Knowledge about "Natural hazards areas" is important in the identification and delineation of risk zones. The natural hazards areas may reflect all atmospheric, meteorological, hydrologic, geological and wildfire phenomena that, because of their location, severity, and frequency, have the potential to seriously affect society, e.g. floods, landslides and subsidence, avalanches, forest fires, earthquakes, volcanic eruptions, shrinking and swelling soils, radon gas emanations, deficit or excess of trace elements in soils or water.  Data and services are probably needed for both risk assessment and emergency situations Special warning services may be relevant.

Underneath is given examples of some important natural hazards, with information on occurrence: location  and frequency and with some information on the datasets, coverage etc.

Areas prone to flooding by inland waters and lakes:
Areas flooded due to exceptional raise of water table in groundwater, rivers and lakes, affecting adjacent land or areas further away being at the same altitude or lower than the flooding water. Affecting housing and industrial sites, agricultural land, transport network, sewage systems, dams etc: Occurrence: Flat river plains, delta areas, valley bottoms and shorelines.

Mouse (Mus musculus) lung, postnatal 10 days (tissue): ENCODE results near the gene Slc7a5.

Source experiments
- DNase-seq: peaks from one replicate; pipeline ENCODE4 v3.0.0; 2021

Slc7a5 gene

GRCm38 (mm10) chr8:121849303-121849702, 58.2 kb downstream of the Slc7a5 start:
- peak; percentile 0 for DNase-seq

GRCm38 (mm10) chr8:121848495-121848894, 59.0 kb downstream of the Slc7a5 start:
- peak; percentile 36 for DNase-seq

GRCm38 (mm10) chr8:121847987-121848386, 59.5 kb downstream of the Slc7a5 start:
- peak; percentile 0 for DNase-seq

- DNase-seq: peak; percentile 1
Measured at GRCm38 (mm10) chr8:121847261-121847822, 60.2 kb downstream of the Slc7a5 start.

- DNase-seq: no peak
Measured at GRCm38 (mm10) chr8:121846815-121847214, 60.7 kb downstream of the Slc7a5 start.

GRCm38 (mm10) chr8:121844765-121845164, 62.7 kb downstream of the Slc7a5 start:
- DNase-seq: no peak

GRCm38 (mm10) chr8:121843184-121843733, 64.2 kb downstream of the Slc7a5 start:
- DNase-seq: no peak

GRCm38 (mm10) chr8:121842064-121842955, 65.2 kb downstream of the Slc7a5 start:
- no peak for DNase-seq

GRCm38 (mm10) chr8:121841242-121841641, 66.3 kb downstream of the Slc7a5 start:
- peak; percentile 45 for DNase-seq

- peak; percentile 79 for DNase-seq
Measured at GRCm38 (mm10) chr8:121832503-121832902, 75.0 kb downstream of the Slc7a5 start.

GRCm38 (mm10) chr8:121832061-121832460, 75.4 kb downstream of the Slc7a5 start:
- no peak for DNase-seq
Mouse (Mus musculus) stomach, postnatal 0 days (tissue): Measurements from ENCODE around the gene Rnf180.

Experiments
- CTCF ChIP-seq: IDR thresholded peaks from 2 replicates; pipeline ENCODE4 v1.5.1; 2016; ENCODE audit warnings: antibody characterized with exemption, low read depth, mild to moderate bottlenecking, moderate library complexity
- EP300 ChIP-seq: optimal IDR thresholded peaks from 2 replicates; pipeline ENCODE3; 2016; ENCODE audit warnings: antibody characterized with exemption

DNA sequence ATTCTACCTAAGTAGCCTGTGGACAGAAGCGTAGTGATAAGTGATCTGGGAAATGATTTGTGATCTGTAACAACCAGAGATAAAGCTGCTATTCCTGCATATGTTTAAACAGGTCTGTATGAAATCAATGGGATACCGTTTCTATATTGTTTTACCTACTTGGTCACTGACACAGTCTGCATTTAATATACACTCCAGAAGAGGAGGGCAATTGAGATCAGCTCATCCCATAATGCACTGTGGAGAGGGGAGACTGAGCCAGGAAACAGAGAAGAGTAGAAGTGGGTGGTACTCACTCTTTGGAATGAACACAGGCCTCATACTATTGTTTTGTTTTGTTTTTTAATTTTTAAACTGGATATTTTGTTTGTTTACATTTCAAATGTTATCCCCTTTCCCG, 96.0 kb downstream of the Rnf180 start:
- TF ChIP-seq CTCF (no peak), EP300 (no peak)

• Physical mapping of areas susceptible to flooding, line for highest recorded level, also division into zones with different susceptibility classes.  Data needs: detailed elevation model and measurements in the field;
  • Areas with certain regulations/ restrictions for different land use/ resource use linked to flooding risk;
  • Constructions for flood control;
  • Data set on restriction zones on land use/ building/ activities downstream reservoirs in case of reservoir brake-down;
  • Drainage capacity of ground and soil sealing areas with low drainage capacity.

Areas prone to flooding by spring tide/ exceptional sea level rise
Areas prone to flooding due to exceptional raise of water table the sea and backwaters, affecting adjacent land or areas further away being at the same altitude or lower than the flooding water. Affecting housing and industrial sites, agricultural land, transport network, sewage systems, dams etc Occurrence: Flat coastal areas, areas lower than original sea level. Commonly harbours, trade areas etc.